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Governor Walz is soliciting input to inform his request to lawmakers on how to spend $1.2 billion in federal American Rescue Plan (ARP) funds. The Governor’s office has requested people submit requests for the ARP funds through this MMB portal by Thursday, September 30th. This $1.2 billion is in addition to $500 million that the Governor has and can spend at his discretion. 

MHP is following the recommendations of the Homes for All Coalition, which includes $50M for supportive services and shelter, $300M for preservation, $55M for housing partners and support, $200M for new development, and $20M for emergency rental assistance related activities. 

We encourage advocates to take a moment to fill out the survey. Feel free to copy and paste the below text into questions 4, 5 and 6. 

Thank you!

Question 4)

Public health; disadvantaged communities; renter and homeowner assistance

Question 5) 

Supportive Services & shelter support- $50 million

  • Funding for shelter and supportive housing programs to ensure people experiencing or at-risk of experiencing homelessness have access to shelters, transitional housing, supportive services and COVID mitigation and prevention.
  • Uses include: Emergency Services Program COVID-19 aid; technical assistance to implement Housing Stabilization Services; and more

Preservation & Anti-Displacement- $300 million

  •  Funding to preserve, acquire and rehab affordable multi- and single-family housing. Preservation and rehab programs can mitigate the home health risks that disproportionately impact renters and homeowners with low incomes, such as mold and mildew, asbestos, and radon and lead positioning.
  • Uses include: Public housing rehab; Naturally Occurring Affordable Housing (NOAH) preservation and acquisition; homeowner rehab; lead remediation; manufactured housing rehab, replacement and infrastructure

Housing partners and local support- $55 million

  • Capacity and financial support for local partners who have been working to distribute COVID 19 housing assistance and prevent evictions and foreclosures
  • Uses include: housing partner and provider capacity funds; tenant eviction defense (legal advice, legal services, and representation in court); homeowner counseling and foreclosure prevention; local housing trust fund match

New development- $200 million

  • Uses include: shelter capital; homeownership opportunities; lowest income rental housing; supportive housing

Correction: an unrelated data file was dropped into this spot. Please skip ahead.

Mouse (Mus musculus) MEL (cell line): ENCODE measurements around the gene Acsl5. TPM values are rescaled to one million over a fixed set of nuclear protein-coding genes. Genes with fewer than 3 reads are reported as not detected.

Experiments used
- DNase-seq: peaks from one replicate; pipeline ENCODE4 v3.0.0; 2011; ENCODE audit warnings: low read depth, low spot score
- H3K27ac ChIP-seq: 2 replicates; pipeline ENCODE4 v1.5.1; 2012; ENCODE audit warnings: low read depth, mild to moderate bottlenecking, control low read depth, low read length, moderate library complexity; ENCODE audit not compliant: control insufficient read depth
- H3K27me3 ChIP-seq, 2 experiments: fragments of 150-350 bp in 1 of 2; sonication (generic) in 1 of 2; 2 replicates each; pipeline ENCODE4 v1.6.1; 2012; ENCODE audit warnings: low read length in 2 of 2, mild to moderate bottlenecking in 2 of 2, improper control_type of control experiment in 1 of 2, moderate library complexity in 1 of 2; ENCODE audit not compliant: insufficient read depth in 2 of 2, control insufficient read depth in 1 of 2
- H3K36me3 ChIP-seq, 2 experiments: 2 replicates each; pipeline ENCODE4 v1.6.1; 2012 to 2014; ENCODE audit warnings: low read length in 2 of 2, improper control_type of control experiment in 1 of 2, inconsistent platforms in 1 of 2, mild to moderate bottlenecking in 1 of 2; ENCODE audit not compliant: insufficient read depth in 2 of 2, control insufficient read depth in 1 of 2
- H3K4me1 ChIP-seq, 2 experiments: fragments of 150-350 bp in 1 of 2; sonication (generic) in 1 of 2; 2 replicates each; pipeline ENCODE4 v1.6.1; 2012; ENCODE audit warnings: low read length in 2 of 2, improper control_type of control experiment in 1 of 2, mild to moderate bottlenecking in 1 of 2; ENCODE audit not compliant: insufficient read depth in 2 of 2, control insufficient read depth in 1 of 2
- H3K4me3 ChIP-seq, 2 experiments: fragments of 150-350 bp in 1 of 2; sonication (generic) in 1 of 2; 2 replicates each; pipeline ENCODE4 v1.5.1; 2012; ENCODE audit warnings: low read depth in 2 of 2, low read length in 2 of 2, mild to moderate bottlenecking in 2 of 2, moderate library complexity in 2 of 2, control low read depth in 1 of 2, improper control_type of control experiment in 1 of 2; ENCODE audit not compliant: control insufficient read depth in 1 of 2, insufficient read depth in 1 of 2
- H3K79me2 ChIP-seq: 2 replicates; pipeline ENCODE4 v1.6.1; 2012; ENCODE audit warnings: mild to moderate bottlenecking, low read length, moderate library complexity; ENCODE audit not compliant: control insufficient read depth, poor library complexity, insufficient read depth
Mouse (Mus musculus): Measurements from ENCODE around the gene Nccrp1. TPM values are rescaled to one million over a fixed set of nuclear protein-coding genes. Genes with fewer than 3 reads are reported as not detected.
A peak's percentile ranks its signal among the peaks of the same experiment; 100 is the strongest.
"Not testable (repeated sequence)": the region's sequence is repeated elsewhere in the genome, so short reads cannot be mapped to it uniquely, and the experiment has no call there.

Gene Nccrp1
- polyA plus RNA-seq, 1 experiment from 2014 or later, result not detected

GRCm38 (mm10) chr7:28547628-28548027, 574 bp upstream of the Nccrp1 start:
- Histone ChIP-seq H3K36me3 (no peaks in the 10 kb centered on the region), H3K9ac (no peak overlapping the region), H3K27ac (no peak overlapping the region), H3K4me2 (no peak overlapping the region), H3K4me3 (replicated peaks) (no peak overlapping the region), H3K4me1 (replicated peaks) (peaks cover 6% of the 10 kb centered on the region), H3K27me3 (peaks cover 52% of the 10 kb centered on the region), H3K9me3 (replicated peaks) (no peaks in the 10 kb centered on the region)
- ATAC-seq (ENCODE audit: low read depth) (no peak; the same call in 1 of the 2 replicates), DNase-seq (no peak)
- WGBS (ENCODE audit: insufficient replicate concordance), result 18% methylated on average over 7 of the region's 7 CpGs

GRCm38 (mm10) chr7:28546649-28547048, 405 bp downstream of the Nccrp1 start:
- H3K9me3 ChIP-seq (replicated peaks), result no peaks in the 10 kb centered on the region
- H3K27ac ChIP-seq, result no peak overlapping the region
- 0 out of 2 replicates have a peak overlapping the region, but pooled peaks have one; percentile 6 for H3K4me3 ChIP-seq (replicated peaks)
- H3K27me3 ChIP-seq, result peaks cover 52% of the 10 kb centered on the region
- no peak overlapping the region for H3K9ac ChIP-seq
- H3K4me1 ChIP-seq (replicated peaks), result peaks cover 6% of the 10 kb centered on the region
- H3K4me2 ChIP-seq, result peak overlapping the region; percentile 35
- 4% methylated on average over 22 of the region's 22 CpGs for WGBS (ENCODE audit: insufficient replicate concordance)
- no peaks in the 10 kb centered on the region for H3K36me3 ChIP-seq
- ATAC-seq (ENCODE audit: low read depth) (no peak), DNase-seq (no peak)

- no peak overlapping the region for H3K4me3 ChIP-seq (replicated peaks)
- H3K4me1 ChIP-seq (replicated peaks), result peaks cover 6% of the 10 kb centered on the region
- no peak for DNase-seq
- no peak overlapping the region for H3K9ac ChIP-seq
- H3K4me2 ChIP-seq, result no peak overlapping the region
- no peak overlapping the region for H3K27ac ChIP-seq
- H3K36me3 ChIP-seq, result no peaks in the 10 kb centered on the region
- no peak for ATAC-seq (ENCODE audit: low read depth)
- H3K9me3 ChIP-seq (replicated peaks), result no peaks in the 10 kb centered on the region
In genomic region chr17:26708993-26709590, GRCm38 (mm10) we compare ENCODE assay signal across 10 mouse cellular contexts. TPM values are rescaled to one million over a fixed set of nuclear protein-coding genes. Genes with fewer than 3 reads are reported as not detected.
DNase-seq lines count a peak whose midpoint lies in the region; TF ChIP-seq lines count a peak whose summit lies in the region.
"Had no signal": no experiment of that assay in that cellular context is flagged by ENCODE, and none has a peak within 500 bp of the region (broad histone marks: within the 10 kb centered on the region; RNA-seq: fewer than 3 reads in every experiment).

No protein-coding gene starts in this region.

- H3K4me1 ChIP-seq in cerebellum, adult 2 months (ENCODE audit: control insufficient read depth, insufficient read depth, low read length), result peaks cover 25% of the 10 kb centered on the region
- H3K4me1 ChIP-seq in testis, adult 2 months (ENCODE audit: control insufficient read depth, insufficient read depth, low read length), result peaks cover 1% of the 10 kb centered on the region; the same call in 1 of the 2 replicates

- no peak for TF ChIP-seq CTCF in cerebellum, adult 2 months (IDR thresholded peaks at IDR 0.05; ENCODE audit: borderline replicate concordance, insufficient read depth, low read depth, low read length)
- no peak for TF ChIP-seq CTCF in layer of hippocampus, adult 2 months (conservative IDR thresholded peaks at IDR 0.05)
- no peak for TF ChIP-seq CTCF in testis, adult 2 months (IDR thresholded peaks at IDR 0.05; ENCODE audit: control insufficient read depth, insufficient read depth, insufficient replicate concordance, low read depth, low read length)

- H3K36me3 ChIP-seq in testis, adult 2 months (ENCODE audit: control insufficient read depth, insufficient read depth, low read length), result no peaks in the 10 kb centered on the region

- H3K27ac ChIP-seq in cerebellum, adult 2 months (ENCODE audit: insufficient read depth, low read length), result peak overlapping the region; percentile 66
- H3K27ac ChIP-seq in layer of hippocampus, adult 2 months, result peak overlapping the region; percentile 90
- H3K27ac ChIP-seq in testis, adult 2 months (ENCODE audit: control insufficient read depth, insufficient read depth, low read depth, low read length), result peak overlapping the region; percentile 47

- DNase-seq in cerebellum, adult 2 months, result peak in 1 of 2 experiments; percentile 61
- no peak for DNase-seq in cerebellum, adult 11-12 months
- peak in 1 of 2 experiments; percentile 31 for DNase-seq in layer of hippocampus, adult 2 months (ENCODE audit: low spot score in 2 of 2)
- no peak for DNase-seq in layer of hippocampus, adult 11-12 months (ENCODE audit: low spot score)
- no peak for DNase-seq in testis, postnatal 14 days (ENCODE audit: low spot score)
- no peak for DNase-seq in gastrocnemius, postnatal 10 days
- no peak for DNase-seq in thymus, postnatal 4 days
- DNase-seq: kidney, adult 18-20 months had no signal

Emergency COVID-19 Housing Assistance- $20 million

  • Support the roll-out of both RentHelpMN and HomeHelpMN to prevent evictions and foreclosures
  • Uses include: additional funding for field partners; technical assistance dollars; eviction prevention dollars; additional dollars for COVID rental and homeowner assistance

Question 6)

Minnesota faced a housing crisis before the pandemic, but COVID-19 has exacerbated this crisis. Unsafe housing often means exposure to lead, asbestos-contaminated vermiculite, and mold, all which can cause health issues and are serious COVID- 19 comorbidities. For people experiencing homelessness or who are unhoused, the risk and spread of COVID-19 may be more likely if shelter and services are provided in congregate settings with limited isolation or quarantine space and due to lack of access to health care. Lack of access to safe, stable, and affordable housing disproportionally impacts communities of color, heightening COVID-19 and public health inequities, while access to safe, affordable and stable housing is an essential public health intervention to mitigate the spread and risk of COVID-19. Use of the ARPA funds for housing across the continuum is called out as an eligible use throughout the Department of Treasury Interim Final Rule from May 10, 2021.


Call to Action!

House and Senate leaders are negotiating with moderate Democrats over the size of the “Build Back Better Act,” a $3.5 trillion comprehensive infrastructure and economic recovery package. It is critical that Congress use this once-in-a-generationopportunity to prioritize investing in decent, accessible, affordable housing for those with the greatest needs 

What action can you take? Call your US Senators and Representatives!